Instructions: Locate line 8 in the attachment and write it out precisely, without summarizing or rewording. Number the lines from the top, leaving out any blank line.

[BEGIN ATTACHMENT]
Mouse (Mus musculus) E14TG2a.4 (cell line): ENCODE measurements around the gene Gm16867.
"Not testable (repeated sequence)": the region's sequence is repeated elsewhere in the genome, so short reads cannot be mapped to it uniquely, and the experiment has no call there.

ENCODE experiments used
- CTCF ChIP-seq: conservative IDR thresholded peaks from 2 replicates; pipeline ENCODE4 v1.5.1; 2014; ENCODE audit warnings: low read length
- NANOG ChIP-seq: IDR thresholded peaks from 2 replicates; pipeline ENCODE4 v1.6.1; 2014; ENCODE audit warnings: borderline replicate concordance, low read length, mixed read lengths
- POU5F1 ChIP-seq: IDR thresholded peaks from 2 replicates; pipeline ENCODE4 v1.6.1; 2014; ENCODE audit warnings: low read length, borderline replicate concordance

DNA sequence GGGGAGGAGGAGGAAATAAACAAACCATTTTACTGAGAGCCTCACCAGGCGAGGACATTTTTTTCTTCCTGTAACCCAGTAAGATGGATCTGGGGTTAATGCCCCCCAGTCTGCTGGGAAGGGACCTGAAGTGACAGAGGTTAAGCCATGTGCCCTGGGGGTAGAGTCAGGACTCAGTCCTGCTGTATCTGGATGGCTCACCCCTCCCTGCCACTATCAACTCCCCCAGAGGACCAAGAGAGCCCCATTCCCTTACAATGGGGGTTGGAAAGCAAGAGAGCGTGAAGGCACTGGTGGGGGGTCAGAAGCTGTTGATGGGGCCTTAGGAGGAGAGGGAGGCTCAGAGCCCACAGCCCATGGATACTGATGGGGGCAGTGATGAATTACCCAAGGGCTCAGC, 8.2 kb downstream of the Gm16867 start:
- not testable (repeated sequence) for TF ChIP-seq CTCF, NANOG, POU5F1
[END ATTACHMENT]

- not testable (repeated sequence) for TF ChIP-seq CTCF, NANOG, POU5F1